Symbolic interactionist view on poverty

These symbols can include but are not limited to modes of dress, language, symbols, gestures, and images.

Symbolic interactionist view on poverty

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Describe the assumptions of the functionalist and conflict views of stratification and of poverty. Explain the focus of symbolic interactionist work on poverty. Understand the difference between the individualist and structural explanations of poverty.

Why does poverty exist, and why and how do poor people end up being poor? We review what these perspectives say generally about social stratification rankings of people based on wealth and other resources a society values before turning to explanations focusing specifically on poverty.

In general, the functionalist perspective and conflict perspective both try to explain why social stratification exists and endures, while the symbolic interactionist perspective discusses the differences that stratification produces for everyday interaction. For this reason, stratification is necessary and inevitable.

Conflict theory Stratification results from lack of opportunity and from discrimination and prejudice against the poor, women, and people of color. It is neither necessary nor inevitable. In line with this view, functionalist theorists in sociology assume that stratification exists because it also serves important functions for society.

When applied to American society, their assumptions would be as follows: Some jobs are more important than other jobs. For example, the job of a brain surgeon is more important than the job of shoe shining.

Symbolic interactionist view on poverty

Some jobs require more skills and knowledge than other jobs. To stay with our example, it takes more skills and knowledge to perform brain surgery than to shine shoes. Relatively few people have the ability to acquire the skills and knowledge that are needed to do these important, highly skilled jobs.

Most of us would be able to do a decent job of shining shoes, but very few of us would be able to become brain surgeons. To encourage the people with the skills and knowledge to do the important, highly skilled jobs, society must promise them higher incomes or other rewards.

This example is very hypothetical, but please keep reading. If you decide to shine shoes, you can begin making this money at age 16, but if you decide to become a brain surgeon, you will not start making this same amount until about age 35, as you must first go to college and medical school and then acquire several more years of medical training.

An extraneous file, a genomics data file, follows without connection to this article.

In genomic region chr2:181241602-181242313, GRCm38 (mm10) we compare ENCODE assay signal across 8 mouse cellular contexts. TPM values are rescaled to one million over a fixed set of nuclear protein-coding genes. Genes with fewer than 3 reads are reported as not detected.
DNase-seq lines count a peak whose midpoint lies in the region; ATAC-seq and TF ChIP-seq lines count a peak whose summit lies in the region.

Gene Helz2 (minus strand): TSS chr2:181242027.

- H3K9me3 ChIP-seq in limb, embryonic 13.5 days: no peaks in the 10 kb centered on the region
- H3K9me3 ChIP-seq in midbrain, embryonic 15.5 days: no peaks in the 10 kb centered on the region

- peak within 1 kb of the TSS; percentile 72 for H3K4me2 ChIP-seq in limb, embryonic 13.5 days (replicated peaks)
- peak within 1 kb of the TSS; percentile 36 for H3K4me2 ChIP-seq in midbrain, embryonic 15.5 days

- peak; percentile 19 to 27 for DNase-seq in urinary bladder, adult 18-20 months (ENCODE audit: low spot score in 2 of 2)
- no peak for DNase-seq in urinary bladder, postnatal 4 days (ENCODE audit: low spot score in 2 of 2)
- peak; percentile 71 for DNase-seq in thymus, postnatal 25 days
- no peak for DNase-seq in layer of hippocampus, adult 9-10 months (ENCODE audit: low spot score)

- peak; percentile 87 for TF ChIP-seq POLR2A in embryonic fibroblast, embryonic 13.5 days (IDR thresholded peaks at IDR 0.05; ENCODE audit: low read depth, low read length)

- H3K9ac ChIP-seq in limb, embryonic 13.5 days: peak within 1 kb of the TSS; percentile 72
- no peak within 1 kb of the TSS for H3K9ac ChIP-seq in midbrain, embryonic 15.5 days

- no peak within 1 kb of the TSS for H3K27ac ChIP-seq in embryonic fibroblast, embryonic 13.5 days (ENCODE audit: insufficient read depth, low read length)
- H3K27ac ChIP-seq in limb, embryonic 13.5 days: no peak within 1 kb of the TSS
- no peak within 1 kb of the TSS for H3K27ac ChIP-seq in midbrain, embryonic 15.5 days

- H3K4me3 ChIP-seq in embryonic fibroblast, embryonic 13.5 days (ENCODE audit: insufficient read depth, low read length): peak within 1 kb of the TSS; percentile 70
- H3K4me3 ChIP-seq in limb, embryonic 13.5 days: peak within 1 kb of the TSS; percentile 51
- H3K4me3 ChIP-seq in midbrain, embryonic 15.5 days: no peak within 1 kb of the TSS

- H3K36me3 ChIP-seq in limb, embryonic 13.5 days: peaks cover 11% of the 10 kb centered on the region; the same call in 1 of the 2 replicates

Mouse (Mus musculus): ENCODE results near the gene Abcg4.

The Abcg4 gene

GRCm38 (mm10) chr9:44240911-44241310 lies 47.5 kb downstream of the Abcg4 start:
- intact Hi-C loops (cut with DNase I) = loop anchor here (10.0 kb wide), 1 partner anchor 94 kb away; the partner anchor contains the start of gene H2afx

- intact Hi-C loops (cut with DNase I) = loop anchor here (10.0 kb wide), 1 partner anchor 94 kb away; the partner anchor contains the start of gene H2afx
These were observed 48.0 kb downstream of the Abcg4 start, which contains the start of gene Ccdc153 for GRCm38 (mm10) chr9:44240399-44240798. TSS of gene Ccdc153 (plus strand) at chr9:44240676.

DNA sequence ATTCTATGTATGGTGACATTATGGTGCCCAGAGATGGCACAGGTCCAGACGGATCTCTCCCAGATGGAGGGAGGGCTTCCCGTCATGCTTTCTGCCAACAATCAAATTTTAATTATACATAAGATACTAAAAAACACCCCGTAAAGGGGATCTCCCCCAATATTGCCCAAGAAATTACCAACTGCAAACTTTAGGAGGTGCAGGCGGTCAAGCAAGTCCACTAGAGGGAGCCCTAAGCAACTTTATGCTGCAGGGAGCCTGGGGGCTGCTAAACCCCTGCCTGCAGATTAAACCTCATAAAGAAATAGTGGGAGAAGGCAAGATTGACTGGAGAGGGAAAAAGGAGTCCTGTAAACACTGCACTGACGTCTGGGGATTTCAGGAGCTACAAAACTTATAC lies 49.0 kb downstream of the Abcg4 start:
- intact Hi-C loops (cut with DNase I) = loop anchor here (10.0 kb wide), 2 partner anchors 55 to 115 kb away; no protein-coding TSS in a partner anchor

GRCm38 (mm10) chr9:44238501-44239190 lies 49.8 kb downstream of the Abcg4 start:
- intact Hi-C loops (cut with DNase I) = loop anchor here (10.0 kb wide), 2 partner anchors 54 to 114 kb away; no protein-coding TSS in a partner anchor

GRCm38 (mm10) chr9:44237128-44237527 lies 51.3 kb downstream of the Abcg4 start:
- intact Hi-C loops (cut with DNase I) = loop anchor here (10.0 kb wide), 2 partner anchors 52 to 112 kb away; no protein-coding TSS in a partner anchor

Which job would you choose? Functional theory argues that the promise of very high incomes is necessary to encourage talented people to pursue important careers such as surgery. If physicians and shoe shiners made the same high income, would enough people decide to become physicians?

Public Domain Images — CC0 public domain. As this example suggests, many people might not choose to become brain surgeons unless considerable financial and other rewards awaited them. If this is true, we must have stratification. And if we must have stratification, then that means some people will have much less money than other people.

If stratification is inevitable, then, poverty is also inevitable. The functionalist view further implies that if people are poor, it is because they do not have the ability to acquire the skills and knowledge necessary for the important, high-paying jobs. The functionalist view sounds very logical, but a few years after Davis and Moore published their theory, other sociologists pointed out some serious problems in their argument Tumin, ; Wrong, First, it is difficult to compare the importance of many types of jobs.

For example, which is more important, doing brain surgery or mining coal? Although you might be tempted to answer with brain surgery, if no coal were mined then much of our society could not function.

In another example, which job is more important, attorney or professor?Symbolic interaction theory, or symbolic interactionism, is one of the most important perspectives in the field of sociology, providing a key theoretical foundation for much of the research conducted by rutadeltambor.com central principle of the interactionist perspective is that the meaning we derive from and attribute to the world around us is a social construction produced by everyday social.

Check our answers to ‘What is the symbolic interaction of poverty?’ - we found 23 replies and comments relevant to this matter. The best answers are submitted by users of rutadeltambor.com, Yahoo!

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Answers and rutadeltambor.com Symbolic Interactionist View On Poverty Free Essays. This is “Explaining Poverty”, section from the book A Primer on Social Problems (v.

). Explain the focus of symbolic interactionist work on poverty. The individualistic view attributes poverty to individual failings of poor people themselves, while the structural view attributes poverty to problems in the larger society.

The symbolic interactionist perspective of work and unemployment is most likely to be concerned with explaining Relative Poverty ____ poverty refers to a deficiency of material and economic resources compared with some other population. Reading: Symbolic Interactionist Theory on Education. The labeling with which symbolic interactionists concern themselves extends to the very degrees that symbolize completion of education.

Which sociological theory best describes your view of education? Explain why. The symbolic interaction perspective, also called symbolic interactionism, is a major framework of sociological theory. This perspective relies on the symbolic meaning that people develop and rely upon in the process of social interaction.

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